Friday, November 13, 2015

Church #52 St. Joseph's Cathedral Basilica

Maybe it is just me.... but it is not as big as it looks....

From the inside anyhow.

So today I am happy to report that they did not shut down the LRT line for "testing"..... AGAIN....So I was actually able to take the train down town and then walk a few block to the church. It was a kind of a bleak rainy day, but I was able to get this photo from under my umbrella.

Also, If you want a good look at this place, I suggest the Church's website where you can get a full interactive visual.

I walked into the giant main 3 door entrance, and encountered a wide cement set of stairs up to the main floor, as the building wafted with the sent of incense. There were three things about this church that surprised me right off the bat:

 #1. Despite being a catholic church, I did not have to be there at 8am. The church had multiple                  service through the day. The options were 8:30 am, 10:30 am, 12:15pm and 5 pm.

#2. I got there a bit early, but by the time the service started 95% of the space in the pews was taken         up. This place was FULL!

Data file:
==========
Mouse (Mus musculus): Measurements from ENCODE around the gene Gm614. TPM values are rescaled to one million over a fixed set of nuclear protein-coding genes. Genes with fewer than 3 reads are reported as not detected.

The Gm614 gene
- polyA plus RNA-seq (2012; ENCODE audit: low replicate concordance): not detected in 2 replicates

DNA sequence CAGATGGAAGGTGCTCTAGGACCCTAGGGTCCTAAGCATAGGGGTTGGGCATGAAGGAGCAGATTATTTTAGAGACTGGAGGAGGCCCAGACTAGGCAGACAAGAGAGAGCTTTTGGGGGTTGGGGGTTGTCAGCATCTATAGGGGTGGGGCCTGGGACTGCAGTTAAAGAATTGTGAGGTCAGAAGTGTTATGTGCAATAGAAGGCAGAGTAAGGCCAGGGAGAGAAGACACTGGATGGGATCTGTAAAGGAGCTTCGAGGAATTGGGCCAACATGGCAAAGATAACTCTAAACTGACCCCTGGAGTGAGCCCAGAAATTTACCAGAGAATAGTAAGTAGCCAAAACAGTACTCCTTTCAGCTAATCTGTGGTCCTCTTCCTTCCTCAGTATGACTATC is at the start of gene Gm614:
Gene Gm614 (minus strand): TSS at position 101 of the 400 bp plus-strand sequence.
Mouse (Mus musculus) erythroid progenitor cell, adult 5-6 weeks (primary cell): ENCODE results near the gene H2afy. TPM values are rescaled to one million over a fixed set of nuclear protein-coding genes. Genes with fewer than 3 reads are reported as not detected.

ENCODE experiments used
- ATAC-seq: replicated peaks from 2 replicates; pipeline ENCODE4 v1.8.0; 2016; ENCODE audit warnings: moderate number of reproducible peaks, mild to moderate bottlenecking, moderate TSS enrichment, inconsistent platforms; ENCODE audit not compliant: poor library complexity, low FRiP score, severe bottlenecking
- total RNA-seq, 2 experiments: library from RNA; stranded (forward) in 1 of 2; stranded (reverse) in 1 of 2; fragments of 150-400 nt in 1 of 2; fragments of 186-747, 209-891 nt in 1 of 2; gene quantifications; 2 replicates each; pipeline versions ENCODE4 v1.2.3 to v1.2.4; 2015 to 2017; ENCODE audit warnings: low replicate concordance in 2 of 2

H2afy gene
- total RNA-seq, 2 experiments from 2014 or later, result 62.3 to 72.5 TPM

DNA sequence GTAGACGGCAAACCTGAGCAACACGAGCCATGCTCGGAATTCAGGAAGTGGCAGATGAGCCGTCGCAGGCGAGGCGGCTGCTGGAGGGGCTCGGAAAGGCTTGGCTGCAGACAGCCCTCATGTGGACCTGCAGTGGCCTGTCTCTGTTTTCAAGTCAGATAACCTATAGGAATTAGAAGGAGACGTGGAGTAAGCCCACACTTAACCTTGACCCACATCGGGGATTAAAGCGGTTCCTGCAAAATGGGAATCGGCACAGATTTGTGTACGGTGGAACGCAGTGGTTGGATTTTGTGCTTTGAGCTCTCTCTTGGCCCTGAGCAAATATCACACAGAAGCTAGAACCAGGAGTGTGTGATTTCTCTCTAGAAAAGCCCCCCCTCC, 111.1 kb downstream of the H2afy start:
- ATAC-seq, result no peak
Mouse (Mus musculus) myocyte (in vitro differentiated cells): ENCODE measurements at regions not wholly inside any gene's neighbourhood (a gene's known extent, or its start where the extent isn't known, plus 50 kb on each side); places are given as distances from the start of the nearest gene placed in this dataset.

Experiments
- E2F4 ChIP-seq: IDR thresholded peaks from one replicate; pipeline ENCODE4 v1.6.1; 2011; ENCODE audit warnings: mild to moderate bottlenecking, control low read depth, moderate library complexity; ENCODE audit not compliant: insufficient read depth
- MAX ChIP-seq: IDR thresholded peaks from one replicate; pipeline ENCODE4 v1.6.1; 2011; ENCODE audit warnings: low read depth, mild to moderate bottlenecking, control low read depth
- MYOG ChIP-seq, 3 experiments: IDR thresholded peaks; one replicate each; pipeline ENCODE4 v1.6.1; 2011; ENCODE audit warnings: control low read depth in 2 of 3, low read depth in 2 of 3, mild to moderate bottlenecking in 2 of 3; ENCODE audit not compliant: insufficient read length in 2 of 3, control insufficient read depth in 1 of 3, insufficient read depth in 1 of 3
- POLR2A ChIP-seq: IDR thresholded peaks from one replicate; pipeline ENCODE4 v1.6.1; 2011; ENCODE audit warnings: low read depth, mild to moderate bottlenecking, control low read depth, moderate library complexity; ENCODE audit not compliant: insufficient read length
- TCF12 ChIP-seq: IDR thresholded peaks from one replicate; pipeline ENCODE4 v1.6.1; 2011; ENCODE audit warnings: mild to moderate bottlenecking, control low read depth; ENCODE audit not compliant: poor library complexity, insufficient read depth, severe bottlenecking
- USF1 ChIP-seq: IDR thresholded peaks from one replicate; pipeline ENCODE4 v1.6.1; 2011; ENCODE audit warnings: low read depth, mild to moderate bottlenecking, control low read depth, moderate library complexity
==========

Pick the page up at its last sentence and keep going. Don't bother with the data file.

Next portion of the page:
#3. As you well know I like to record the age range and demographics of a church, and I can tell you         this one had a lot of families with slightly older kids, (but not necessarily a lot of young kids,               maybe they were in the Sunday school/daycare?) This church was diverse, but I can tell you that         that at-least 75% of this churches population is Filipino.

Even though remembrance day was not officially until Wednesday, the front of the church was already set-up with a wreath.

Seeing this church I feel is a strong example of how immigrants are helping preserve the christian roots of country, not destroying them. (not to say that all of Canada's roots are Christian, but some of them definitely are). Because lets be honest, us "old stock" 1st, 2nd, 3rd, 4th, (I myself am 2nd-3rd mattering how you count it) generation Canadians have done a terrible job of keeping our churches alive. A few of them are holding out and doing well, but the bulk of them are simply dying out with their patrons. Diversity among the congregation is a big part of the reason this church can still open it's doors every Sunday. I call 'em like I see 'em.

One of the first announcements made after the church procession entered, was that there were pamphlets available at the back door that had to do with petitioning the Prime Minister to protect the environment.

In-between different parts of the service there was a talented young African-Canadian lady that sang a variety of hymns and worship songs at the front. I quite enjoyed it.

So the teaching today was the story of the widow with the two copper coins. I am not sure exactly what part of scripture it is taken from. Because it is listed in both Luke and Mark. But lets go with Mark.....

Mark 12:38-40 (HCSB)